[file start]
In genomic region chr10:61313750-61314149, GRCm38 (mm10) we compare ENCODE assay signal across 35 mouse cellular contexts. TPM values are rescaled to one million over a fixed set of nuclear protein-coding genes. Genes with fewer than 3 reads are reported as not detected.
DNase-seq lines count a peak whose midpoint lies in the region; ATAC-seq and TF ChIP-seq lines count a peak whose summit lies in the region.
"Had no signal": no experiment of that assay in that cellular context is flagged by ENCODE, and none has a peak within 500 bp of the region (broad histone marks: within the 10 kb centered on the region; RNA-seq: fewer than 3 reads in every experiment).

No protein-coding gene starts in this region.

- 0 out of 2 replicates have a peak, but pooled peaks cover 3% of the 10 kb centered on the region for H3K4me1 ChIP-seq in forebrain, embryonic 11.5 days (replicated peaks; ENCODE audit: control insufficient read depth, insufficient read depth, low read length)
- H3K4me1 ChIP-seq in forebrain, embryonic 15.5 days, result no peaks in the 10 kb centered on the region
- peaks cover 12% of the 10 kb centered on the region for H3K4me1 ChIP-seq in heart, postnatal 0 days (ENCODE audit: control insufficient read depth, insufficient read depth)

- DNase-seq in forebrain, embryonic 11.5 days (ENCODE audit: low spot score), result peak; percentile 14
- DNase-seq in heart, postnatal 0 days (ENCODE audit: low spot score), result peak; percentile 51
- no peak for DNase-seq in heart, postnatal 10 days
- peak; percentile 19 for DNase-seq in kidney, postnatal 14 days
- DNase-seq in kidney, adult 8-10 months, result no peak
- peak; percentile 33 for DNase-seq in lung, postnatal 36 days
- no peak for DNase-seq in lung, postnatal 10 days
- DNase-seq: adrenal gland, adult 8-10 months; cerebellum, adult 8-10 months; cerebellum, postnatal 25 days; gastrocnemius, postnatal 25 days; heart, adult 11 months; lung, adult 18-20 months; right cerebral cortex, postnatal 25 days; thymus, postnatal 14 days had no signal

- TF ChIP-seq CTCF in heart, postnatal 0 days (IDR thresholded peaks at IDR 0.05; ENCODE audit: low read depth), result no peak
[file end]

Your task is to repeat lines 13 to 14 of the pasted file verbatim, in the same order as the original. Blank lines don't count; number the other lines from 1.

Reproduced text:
- peak; percentile 33 for DNase-seq in lung, postnatal 36 days
- no peak for DNase-seq in lung, postnatal 10 days